That huge scope of skillful ability and education gives him the resourcefulness to be useful in any crisis. So even though he’s the only one in the League with literally no superpowers, they often listen and follow everything he says.He provides insight, experience, and tech to prevent catastrophe or control the outcomes.If one of Batman’s allies is in need of some piece of data or information, he’s usually able to provide it, or at least knows someone who can. He’s made it his business to collect information on everything and everyone important to the work he does and has files stored one everything he’s learned.
If there’s one thing any member of the Justice League needs to beat a group of super-powered psychos, you bet your ass
Batman has that one thing in one of his vehicles, utility belt, or hidden in his batcave. And like him, we don’t need to be super-powered to be useful to more people in more situations. We just need to do a little more than most will, and really that’s not all that much.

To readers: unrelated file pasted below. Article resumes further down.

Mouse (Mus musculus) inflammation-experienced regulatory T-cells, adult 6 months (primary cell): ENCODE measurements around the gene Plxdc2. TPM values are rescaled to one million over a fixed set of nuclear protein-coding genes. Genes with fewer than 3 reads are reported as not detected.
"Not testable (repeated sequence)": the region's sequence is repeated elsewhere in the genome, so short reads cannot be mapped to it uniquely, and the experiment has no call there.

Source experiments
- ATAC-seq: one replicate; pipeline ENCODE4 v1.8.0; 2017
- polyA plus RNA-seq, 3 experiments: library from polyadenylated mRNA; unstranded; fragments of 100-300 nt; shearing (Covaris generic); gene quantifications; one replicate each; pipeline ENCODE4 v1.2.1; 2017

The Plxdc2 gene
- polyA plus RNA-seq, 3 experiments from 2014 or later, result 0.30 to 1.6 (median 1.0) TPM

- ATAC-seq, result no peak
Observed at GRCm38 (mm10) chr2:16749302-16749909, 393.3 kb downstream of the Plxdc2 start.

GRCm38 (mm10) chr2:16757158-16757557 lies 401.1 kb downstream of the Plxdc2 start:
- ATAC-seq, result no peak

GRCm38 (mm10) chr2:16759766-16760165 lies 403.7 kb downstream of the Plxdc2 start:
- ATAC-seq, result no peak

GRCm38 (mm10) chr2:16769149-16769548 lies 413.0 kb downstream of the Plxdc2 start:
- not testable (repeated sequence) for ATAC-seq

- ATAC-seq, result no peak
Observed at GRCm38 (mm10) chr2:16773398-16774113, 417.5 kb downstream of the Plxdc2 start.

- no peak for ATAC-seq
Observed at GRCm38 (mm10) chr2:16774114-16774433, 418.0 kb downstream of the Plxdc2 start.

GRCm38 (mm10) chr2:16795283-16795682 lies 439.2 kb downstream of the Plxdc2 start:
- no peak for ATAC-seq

Batman Has “More”
Yeah, more money. More money than us all, which means he can afford to build more technology, weapons, and battle vehicles. But by more, I mean that he has a reserve to take from if need be and not just of things you’d need to be a billionaire to have.
He always has a backup, and often the backup is useful under specific circumstances that brought on the need for it. If his armored suit gets damaged, he has others stashed away. Some of these back-ups have different protective or tactical capabilities for those special situations he may be in. If a group of criminals ambush him in a congested part of the city and blow up his car, he has a motorcycle he can use that maneuvers better through narrow city streets.